skin conditions

Mast Cell Tumors in the Dog: A New Hope

Filed Under: Dogs, Diseases

Has your dog recently been diagnosed with a mast cell tumor?  Has your veterinarian given you a rather gloomy prognosis?  Take heart:  Pfizer Animal Health™ has a new chemotherapy drug coming out specifically for the treatment of mast cell tumors in the dog.  

Cheyletiellosis or Walking Dandruff in the Cat

Filed Under: Cats

Is your cat constantly scratching? Does he have scabby areas of hair loss? Does he have dandruff that you think may be moving? Then your cat could be suffering from cheyletiellosis.

Cheyletiellosis is a dermatologic condition caused by a mite so large that it is sometimes visible to the naked eye. The mite infecting cats is called Cheyletiella blakei. Although primarily a parasite of cats, cross-infections with dogs, rabbits, and foxes may occur.

Ferret Adrenal Gland Disease

Filed Under: Pocket Pets, Diseases, Ferrets

Is your ferret losing hair and has skin that appears to be normal? Your pet may be suffering from ferret adrenal gland disease.

Histiocytomas

Filed Under: Dogs, Diseases

Histiocytomas are benign, fast-growing, raised, hairless skin tumors found on the extremities, head, ears, and neck. Histiocytomas account for 3 to 14% of skin tumors occurring in the dog. Typically these lesions are round and less than three cm in diameter. These tumors occur most commonly in young dogs. Boxers, Dachshunds, Cocker spaniels, Great Danes, Shetland sheepdogs and Bull terriers are especially susceptible to histiocytomas. Often these tumors will resolve spontaneously within three months and may be multiple.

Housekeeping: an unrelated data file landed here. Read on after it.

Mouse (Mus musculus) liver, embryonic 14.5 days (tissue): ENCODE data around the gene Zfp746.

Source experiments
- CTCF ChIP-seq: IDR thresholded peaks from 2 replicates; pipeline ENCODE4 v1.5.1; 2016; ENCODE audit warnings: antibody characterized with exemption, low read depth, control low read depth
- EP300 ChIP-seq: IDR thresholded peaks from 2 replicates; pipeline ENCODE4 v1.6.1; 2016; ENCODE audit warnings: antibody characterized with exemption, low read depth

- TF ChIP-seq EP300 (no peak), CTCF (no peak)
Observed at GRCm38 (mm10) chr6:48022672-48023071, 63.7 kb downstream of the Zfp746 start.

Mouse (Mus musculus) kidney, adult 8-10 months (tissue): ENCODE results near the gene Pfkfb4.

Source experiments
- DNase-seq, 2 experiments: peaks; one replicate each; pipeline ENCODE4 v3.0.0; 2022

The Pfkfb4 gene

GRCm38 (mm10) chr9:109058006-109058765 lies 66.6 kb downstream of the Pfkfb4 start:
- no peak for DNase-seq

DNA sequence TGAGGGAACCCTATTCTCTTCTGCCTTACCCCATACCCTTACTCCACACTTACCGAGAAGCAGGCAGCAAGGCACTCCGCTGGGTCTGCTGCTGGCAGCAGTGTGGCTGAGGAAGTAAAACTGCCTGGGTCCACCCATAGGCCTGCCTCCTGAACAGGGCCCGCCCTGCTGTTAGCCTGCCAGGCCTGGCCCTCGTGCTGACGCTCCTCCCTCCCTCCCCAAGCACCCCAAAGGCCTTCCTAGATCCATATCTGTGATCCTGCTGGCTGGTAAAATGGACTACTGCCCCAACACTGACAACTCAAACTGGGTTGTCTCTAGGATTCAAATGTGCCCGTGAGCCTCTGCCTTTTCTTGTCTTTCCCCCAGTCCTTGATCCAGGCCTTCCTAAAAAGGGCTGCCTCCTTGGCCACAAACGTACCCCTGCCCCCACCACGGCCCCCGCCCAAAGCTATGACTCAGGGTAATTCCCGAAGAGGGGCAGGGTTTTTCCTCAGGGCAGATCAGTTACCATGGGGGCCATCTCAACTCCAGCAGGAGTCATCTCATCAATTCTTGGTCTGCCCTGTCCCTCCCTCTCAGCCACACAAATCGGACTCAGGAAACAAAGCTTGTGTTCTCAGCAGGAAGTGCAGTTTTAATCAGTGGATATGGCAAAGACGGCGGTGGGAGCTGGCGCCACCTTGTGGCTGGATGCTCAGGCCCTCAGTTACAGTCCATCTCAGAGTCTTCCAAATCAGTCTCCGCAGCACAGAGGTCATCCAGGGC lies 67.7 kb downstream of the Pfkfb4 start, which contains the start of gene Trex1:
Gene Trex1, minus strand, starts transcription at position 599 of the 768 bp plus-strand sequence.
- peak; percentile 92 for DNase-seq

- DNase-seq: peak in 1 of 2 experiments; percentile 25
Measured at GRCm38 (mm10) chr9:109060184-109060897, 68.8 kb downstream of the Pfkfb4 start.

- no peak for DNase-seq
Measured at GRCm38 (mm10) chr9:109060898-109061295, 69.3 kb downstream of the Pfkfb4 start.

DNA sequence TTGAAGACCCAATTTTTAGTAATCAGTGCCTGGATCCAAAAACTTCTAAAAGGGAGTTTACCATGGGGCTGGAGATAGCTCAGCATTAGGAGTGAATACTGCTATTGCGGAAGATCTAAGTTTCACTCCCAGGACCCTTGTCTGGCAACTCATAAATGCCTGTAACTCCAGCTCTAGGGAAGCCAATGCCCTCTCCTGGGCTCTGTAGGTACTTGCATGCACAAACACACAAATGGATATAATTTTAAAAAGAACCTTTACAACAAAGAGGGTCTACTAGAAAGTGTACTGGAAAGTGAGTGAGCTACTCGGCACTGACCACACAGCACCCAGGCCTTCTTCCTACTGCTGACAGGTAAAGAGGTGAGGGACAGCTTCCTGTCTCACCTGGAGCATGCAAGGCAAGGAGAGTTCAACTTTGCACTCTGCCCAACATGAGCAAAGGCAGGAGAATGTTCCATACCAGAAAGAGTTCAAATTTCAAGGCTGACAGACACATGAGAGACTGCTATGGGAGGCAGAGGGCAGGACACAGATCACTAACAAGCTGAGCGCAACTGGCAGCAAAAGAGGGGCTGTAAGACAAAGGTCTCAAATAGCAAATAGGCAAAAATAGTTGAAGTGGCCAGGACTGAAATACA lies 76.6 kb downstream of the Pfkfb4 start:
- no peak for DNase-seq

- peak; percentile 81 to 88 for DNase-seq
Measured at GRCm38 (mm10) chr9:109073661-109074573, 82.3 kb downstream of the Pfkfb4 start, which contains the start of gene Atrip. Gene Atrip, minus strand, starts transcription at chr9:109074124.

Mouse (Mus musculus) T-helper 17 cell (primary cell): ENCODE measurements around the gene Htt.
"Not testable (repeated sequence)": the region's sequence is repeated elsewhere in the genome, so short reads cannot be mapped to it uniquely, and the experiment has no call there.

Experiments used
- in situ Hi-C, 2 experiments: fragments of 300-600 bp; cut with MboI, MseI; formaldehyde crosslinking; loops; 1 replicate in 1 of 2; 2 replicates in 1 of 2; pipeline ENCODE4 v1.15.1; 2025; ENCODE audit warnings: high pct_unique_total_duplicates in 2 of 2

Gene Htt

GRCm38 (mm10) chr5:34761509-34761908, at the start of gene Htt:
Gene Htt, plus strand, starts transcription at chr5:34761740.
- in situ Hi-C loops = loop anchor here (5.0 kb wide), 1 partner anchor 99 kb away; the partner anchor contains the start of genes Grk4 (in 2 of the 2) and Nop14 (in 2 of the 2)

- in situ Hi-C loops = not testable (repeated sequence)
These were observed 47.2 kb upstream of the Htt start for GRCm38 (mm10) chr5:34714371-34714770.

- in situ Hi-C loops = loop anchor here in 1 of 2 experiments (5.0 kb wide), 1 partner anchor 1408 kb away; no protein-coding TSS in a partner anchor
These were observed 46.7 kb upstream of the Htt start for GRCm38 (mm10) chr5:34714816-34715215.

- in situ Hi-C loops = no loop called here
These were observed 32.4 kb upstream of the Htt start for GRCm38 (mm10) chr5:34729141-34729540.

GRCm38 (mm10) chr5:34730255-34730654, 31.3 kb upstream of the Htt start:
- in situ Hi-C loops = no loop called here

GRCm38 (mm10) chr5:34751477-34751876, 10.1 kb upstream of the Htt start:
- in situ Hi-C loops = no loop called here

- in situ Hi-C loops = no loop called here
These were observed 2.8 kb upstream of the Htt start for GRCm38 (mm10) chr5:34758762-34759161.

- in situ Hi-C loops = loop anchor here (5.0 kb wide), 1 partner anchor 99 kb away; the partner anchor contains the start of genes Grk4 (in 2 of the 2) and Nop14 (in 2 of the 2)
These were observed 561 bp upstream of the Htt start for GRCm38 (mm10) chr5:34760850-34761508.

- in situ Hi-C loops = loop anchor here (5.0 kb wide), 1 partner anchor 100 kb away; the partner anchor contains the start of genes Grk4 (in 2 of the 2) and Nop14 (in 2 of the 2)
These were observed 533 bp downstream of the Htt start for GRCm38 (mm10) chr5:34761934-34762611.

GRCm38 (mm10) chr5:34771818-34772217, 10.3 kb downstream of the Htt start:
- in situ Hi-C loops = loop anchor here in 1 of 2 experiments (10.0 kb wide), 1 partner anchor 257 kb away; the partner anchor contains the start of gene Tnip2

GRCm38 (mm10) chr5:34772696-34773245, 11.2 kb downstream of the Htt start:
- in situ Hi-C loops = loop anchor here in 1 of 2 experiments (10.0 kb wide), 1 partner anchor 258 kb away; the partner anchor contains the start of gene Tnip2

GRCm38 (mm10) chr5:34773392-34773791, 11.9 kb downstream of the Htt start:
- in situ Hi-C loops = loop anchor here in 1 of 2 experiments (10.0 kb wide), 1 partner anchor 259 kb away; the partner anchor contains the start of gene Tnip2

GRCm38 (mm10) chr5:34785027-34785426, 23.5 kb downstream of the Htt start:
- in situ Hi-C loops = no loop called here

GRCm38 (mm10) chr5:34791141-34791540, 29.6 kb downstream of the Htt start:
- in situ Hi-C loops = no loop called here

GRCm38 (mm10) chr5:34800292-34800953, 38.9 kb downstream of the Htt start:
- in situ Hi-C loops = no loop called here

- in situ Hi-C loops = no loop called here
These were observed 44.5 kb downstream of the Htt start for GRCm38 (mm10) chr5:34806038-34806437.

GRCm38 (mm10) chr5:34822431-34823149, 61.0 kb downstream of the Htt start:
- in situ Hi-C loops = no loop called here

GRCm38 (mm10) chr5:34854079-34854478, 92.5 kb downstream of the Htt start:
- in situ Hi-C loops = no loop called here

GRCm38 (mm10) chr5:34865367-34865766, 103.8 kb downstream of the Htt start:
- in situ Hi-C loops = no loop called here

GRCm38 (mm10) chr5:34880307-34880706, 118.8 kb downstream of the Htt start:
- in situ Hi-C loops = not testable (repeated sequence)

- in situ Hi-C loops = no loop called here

Hot Spots (Acute Moist Dermatitis)

Filed Under: Dogs, Cats, Parasites

Have you ever had an itch that was driving you insane? You just could not leave it alone even though the skin was becoming irritated? You may even scratch at the area so bad that you caused it to bleed. Everyone was trying to advise you not to scratch and yet you somehow just could not leave it alone. Sounds like a pet with a hot spot, or “acute moist dermatitis.”

Are all white-haired animals albinos?

Filed Under: Dogs, Cats, Pocket Pets, Horses, General Care

Albinism—the lack of pigment melanin in the skin, hair and eyes—is present in most animal species, but many animals with white coats are not albinos.

Albinos have a complete lack of color pigment. Most animals with white coats have brown eyes, or possibly one blue and one brown eye. The skin around the eyelids and lips may be quite dark, even black.

Though it is generally obvious in their appearance, your veterinarian will tell you if your animal is a true albino.

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